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    Posted May 8, 2012 by
    leoudtohan
    Assignment
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    This iReport is part of an assignment:
    Eye on the Philippines

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    Siquijor: Island of Fire

     
    Siquijor: Island of Fire
    To many Filipinos and foreigners, the island of Siquijor in the Philippines, conjures images of voodoo and bizarre rituals.
    In spite of the long presence of Christianity, Siquijor is noted for herbal medicine, witchcraft, magic, and superstitions, with barangay San Antonio of Siquijor, Siquijor, as the center of shamanism. There are white or black sorcerers according to whether they specialize in healing or harming.
    Unlike before that mananambals or folk healers perform secretly in caves, visitors can see a glimpse of what they are doing. In fact, their services and products are for public display. Lumay or love potions are available for those who want it for business and lovelife. The are also talismans for protection.
    During Holy Week, herbalists and sorcerers from the neighboring provinces of Visayas and Mindanao come to San Antonio to participate in a ritual known as tang-alap. For five Fridays, they roam the area’s forests, caves, and cemeteries to gather medicinal herbs and roots, then on Black Saturday, the participating herbalist sit in a circle to chop the herbs which are potent to heal ailments and diseases. They also mix the ingredients of sumpa or protection against hex in a cauldron.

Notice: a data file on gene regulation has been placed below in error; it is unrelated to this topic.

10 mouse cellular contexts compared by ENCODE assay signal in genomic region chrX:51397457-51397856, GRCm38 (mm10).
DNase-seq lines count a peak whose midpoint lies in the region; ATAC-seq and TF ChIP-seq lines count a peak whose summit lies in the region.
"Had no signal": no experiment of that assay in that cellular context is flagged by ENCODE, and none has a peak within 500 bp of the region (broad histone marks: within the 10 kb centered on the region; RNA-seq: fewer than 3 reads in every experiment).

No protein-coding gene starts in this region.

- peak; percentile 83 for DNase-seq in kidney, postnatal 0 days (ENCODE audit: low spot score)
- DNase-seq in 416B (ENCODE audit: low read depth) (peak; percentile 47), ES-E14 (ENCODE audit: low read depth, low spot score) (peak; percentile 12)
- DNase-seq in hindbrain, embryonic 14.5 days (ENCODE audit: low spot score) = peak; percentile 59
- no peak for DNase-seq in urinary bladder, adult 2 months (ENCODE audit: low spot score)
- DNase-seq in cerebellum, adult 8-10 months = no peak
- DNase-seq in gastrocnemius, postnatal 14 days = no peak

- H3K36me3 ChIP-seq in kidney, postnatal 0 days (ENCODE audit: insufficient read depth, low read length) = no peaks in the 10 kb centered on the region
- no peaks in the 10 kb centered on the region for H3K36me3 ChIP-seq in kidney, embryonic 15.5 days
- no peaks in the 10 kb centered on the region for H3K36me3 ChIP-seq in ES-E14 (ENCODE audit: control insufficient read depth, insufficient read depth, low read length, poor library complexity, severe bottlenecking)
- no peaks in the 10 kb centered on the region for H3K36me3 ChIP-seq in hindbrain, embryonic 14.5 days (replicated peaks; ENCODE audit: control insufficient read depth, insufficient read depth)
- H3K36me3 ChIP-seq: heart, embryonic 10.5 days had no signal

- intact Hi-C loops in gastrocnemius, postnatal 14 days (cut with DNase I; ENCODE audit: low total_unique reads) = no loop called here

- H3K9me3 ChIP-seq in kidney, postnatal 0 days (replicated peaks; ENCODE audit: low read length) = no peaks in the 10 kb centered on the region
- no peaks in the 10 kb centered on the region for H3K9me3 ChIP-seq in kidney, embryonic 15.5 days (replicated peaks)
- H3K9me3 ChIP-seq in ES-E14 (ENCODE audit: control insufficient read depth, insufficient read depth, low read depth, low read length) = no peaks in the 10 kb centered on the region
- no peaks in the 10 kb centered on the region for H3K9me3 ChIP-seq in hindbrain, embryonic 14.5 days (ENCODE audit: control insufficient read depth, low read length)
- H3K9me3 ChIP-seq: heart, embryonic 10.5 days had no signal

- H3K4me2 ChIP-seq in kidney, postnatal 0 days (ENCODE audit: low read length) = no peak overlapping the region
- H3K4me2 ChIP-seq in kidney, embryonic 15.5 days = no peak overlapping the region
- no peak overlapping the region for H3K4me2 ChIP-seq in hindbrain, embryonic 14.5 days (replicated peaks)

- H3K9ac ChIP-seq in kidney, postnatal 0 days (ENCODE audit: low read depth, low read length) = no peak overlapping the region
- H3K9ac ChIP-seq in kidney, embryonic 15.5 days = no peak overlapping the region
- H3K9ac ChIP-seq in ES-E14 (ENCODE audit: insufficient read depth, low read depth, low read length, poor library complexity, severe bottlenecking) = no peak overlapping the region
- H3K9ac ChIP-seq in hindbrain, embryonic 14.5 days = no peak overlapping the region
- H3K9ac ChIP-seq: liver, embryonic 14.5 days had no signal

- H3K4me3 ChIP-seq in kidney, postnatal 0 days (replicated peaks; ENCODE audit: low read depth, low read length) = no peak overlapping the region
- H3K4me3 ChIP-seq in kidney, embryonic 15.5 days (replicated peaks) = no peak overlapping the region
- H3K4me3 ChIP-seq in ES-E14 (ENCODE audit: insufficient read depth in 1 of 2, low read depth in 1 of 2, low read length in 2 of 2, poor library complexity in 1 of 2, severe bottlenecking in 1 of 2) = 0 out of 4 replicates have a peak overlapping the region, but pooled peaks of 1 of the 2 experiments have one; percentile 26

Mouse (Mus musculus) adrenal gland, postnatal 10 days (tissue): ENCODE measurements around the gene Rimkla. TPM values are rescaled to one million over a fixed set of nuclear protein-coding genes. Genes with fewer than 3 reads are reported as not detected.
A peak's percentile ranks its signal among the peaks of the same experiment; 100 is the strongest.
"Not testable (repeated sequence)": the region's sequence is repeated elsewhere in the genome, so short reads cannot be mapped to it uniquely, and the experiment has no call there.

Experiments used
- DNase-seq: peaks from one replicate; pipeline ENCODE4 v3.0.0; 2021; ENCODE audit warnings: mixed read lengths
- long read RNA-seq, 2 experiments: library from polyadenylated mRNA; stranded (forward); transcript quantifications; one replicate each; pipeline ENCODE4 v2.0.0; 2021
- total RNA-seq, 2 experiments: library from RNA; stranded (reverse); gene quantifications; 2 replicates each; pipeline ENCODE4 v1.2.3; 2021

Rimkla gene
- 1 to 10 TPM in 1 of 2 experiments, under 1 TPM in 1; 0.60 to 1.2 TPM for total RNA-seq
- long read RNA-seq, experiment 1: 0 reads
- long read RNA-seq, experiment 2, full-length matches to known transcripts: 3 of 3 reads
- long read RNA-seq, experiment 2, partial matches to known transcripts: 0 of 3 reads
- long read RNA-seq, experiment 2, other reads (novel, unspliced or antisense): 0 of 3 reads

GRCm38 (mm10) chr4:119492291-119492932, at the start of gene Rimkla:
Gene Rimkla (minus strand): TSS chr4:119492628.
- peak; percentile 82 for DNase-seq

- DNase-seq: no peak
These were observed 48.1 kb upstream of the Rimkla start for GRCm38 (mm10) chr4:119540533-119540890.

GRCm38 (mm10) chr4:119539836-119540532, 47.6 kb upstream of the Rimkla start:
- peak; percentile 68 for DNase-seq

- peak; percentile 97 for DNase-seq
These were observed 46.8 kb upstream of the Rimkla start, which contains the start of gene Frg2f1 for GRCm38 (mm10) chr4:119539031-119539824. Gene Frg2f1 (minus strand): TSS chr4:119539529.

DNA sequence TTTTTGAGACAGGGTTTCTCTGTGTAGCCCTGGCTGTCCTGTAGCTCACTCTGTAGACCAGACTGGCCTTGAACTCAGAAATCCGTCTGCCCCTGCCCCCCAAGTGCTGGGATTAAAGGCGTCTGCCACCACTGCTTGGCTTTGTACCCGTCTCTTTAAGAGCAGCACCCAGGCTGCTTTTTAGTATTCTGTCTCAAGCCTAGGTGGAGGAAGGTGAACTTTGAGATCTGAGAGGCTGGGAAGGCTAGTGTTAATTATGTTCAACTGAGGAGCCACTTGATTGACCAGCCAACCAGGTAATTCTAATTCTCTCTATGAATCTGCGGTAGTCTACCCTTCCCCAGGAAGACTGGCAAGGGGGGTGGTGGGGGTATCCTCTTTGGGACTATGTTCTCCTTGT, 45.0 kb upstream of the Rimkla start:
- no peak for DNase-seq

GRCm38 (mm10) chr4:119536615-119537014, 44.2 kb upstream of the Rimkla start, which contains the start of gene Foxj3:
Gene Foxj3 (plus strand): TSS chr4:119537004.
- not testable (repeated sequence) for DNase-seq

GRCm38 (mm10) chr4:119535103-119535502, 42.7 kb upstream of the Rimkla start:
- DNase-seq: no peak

Folk healers still in Siquijor, but visitors will see few overt signs of it.
    The Spanish called it the Fire Island or Isla del Fuego (Island of Fire), probably due to the fireflies they found here, and later renamed it Siquijor.
    Often mistaken as “Siqui-horror” and other ghoulish stories, Siquijor reveals so much more enchantment than that. In fact, Siquijor Island, is a booming tourist destination in the Philippines which offers severel white-sandy beaches, scenic mountains and other places of tourists.
    Among the tourists spots are:
    The Cambugahay Falls is the most famous enchanted falls in the Island. See its several levels of waterfalls and enjoy its cool and refreshing waters. The falls are secluded and relatively unexplored.
    Capilay spring is natural spring converted into a swimming pool situated in the town of San Juan. Many Locals use it cold water for a swim or enjoy the shade of the spring park for a picnic.
    The St. Francis of Assisi Convent, at the Poblacion, has fascinating old Spanish coat of arms in the walls. Its bell tower was built in 1891.
    St. Isidore Chruch and Convent or Lazi Church and Convent which was constructed in 1884 is the biggest convent in the Philippines and the whole Asia. In 1978, the Lazi Convent is declared as one of the historical landmarks of the Philippines by the Philippine National Historical Commission.

    Numerous white sand and beaches make up most of Siquijor Island's shoreline.

    Resorts are sprouting like mushrooms to accommodate tourists who come to Siquijor to experience the sights and sounds of the endless offers of this mystic island.

    For sure, it's more fun in Siquijor, Philippines!

    (Note: Raw video on Siqujor attached.)
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